And that about Czarist intrigue holds some grain of truth, too, though Mr.Pickthall wantonly exaggerates that little to suit his own ends. Czarist intrigue! Why, it has been everywhere in its time! Mischevious it surely was, but not very, because most people took it as rather a joke; even the British Labour Party took it as rather a joke. And as for Armenians being seriously elated by Russian promises, they had only to look over the bolder to see what a Viceroy Galitzin would give them- Cossack lust, confiscation of Church and school property, and uniform education of Armenian children with Russian children.
Last, as to the “amicable” relations which he so often asserts once existed between the Turk and Armenian. I hate to say it, but it’s a lie – a lie cloaked in plausibility – a lie backed by Mr. Pickthall’s literary reputation and by the sympathy which his often chivalrous defence of the Turk has found for him in some quarters.
And therefore a very mischievous lie… There is truth in it only in that Turk and Armenian have not always been killing each other at the last three years’ average rate of a million a year. Of course, there was always a bit of casual murdering here and there, but that did not disturb the Westerner’s idea that there was at last peace in Anatolia, that Armenia was at long last contented. But that Westerner was not there to see for the matter of that, neither was I, nor was Mr. Pickthall; but I have an Armenian grandmother, and he has only Turkish sympathies; my evidence wins on points, I think, and so could not know that Armenia had become sullen and indifferent, and was quickly becoming the servile thing that the hybrid Syrian (the “other Christians” of Mr.Pickthall’s diatribe) had long since become. Armenia, after centuries of fighting and losing battle, lay quiet and dulled, and began to lose that national essence which had kept her a nation for so long, her self-respect – until, in the last century, by wildly pricking Kurdish blood from the fastnesses of Zeytoun and Sassoon, she regained it doubly, and with it strength to fight again over her own dead body. She fought, was massacred, and did indeed massacre. Thus are holocausts made.
Until now, in A.D. 1919, when the once fertile plain of Hayastan, of thirty million souls, is a desert in which a remnant of a hundred thousand is praying to God for peace, for Peace. But, says Mr. Pickthall righteously, how could the Armenians be so disloyal when they were rising to posts of the greatest eminence in the Empire? Even in a cesspool a flower sometimes rises to the surface; and it must be admitted that the Armenian’s is no mean intelligence, and that even in international finance, to which he had been debased by the money-grubbing facilities of England and America, he has, as Ruskin would say, “A degree of eminence in the abyss.’’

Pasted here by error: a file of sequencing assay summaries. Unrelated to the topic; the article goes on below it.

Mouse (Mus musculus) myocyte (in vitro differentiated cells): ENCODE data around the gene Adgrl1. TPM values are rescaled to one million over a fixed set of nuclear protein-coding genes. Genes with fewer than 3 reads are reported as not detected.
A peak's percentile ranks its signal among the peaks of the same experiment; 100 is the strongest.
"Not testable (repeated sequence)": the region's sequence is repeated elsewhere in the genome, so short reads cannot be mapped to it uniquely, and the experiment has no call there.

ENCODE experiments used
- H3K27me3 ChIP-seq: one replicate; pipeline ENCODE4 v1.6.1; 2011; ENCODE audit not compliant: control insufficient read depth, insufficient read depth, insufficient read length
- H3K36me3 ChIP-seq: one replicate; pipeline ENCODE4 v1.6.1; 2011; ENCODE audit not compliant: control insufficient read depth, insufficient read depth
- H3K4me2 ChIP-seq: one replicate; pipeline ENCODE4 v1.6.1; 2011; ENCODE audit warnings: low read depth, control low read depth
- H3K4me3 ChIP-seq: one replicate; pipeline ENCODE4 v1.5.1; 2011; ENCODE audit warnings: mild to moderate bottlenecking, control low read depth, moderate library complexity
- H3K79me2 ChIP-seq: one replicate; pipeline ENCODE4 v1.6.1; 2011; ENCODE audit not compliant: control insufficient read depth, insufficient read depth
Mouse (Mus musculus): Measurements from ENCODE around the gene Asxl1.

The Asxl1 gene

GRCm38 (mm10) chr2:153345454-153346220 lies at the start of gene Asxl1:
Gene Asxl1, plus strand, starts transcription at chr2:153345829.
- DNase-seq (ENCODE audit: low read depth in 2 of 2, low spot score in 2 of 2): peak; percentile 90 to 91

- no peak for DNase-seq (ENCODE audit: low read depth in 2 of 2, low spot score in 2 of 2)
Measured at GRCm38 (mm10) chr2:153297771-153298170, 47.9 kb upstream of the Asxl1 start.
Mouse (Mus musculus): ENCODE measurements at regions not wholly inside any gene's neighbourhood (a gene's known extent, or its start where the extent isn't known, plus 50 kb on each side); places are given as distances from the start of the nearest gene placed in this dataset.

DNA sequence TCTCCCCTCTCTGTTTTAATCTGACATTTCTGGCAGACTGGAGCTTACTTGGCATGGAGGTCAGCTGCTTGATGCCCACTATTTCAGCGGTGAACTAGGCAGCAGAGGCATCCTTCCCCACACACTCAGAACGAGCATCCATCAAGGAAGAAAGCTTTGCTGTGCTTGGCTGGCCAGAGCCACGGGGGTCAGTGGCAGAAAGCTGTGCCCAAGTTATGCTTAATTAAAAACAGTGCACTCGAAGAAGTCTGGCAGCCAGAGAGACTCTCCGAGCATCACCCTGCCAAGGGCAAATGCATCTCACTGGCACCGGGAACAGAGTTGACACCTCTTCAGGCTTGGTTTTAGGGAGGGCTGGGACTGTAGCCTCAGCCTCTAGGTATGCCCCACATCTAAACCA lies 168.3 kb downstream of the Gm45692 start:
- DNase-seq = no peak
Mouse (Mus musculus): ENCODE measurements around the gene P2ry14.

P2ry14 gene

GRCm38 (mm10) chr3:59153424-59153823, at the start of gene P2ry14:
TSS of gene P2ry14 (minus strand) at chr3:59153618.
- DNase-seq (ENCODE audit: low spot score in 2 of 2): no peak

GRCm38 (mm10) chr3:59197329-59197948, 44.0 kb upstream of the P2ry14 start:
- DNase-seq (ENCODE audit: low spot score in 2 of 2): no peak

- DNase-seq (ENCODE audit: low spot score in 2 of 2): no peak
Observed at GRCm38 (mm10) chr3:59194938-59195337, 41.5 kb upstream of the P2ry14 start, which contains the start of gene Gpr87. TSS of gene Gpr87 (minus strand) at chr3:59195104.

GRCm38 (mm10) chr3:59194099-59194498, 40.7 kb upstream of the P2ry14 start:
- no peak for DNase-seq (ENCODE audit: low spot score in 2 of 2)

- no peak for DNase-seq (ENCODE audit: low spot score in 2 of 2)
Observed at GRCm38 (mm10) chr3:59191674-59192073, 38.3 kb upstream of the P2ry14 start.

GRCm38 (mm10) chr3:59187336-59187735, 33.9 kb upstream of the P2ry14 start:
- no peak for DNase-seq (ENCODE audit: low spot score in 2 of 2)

There runs through Mr. Pickthall’s diatribes an undercurrent of indignation at Armenia’s attacking Turkey in the back. But where else was Armenia to attack her? Discretion being the better part of an insurrection, of course she attacked the colossus in the back, and the colossus, turning round, rent her severely, with a punishment which brought her villages into the dust and her men into an agony of fear – of fear, for men do not meet butchery with fortitude.
Mr. Pickthall knows the sort of Armenian that I am, and cannot well bring his usual accusation of sloppy sentimentality against me, He knows I am not of the spirit of a Bryce or Buxton, to hold up a crucifix and avow that Armenia has been martyred thereon. He knows that if there is any blackguarding of Armenians to be done, I can do it much more thoroughly than he can. Time over again I have said that Armenia’s punishment has not been entirely undeserved (from the Turkish point of view), that she has asked for trouble and got it. But, putting aside the charge of wanton blood-letting, I have this capital charge against the Turkish Empire – that she has been the first and main cause of the degradation of her subject peoples; through her dominion they have come to such a moral depth that I, an Armenian, am not always over-proud of being one. For the measure of a subject’s degradation is the measure of his master’s turpitude. In tolerant England can rise a Disraeli, a Reading, a Mond (peace to him !), but in Russia there was the Ghetto, to burst in the end into a befouled Braunstein-Trotsky. The subject reflects the master. English colonies are better than German colonies… And to that charge against Turkey I join my charge against Mr. Pickthall, for he has wantonly countenanced her degrading tyranny. I do not say the Turk is evil.